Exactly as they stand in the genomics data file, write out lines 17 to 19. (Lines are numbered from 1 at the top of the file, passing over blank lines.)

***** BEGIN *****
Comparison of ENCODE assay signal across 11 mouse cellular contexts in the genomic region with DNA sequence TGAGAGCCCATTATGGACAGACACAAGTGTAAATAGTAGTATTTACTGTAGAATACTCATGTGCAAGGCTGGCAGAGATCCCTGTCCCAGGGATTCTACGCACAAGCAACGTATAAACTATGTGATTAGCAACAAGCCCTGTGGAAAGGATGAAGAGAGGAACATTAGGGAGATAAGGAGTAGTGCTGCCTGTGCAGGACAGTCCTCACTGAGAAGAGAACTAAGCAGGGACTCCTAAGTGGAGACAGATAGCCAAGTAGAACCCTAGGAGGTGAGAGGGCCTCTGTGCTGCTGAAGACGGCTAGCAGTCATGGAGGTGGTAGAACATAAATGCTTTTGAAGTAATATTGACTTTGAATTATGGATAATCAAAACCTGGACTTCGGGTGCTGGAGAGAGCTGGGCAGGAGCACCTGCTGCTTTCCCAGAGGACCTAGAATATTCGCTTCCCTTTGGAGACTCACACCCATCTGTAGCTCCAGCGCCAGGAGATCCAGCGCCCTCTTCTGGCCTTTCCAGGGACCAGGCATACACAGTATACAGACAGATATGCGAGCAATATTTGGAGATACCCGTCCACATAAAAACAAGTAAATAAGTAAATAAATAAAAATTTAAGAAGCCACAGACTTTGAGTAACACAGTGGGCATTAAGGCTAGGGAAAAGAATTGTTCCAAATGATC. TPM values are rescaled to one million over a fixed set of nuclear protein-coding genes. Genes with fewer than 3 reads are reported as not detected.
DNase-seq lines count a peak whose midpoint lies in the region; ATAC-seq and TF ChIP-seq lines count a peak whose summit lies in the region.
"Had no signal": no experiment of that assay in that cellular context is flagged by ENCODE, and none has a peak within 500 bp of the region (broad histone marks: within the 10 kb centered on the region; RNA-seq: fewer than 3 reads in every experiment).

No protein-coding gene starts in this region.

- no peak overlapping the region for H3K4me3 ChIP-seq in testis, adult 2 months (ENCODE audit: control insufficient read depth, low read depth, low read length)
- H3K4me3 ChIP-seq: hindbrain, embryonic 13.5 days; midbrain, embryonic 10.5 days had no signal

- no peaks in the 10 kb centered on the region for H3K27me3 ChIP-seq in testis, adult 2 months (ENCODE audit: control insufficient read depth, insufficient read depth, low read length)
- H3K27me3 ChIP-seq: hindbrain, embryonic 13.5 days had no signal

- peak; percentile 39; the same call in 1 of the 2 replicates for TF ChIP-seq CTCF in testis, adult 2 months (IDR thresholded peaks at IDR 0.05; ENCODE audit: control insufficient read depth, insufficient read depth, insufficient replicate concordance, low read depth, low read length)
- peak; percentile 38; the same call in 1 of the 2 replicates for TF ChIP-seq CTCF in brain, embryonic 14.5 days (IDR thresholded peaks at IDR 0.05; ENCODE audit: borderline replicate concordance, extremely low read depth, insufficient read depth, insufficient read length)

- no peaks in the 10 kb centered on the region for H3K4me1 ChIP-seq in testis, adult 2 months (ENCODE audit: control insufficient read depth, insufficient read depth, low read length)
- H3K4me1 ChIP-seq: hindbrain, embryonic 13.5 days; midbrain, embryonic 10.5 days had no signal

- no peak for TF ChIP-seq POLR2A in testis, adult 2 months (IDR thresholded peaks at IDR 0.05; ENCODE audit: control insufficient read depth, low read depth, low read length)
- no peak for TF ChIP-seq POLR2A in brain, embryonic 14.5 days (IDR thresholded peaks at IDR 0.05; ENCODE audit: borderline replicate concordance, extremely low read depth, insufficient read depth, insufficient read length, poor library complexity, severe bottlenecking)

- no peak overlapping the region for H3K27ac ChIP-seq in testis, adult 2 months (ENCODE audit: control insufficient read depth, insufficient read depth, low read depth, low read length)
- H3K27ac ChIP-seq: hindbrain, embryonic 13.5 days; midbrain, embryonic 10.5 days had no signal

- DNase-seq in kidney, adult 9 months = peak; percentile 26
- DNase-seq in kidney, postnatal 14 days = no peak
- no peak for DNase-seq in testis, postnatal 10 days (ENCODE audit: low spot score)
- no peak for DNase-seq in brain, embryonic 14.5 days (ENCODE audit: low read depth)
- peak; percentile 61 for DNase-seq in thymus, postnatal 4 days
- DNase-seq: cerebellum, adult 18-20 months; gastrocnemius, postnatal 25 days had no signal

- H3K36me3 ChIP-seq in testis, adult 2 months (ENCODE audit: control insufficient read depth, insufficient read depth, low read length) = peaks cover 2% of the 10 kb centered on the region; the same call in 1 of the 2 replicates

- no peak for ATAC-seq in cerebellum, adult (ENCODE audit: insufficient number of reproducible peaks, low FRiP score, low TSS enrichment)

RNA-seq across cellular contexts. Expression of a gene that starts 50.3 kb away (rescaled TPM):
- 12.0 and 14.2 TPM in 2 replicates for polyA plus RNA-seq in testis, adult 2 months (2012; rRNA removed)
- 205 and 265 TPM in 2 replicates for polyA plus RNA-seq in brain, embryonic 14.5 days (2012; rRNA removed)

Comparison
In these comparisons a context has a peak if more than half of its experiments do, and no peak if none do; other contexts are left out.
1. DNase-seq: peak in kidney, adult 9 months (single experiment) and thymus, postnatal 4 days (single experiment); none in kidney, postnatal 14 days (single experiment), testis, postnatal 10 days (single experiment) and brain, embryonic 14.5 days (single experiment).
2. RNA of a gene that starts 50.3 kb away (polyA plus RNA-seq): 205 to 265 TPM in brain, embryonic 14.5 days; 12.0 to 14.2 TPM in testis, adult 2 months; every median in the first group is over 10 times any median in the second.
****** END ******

- DNase-seq in kidney, adult 9 months = peak; percentile 26
- DNase-seq in kidney, postnatal 14 days = no peak
- no peak for DNase-seq in testis, postnatal 10 days (ENCODE audit: low spot score)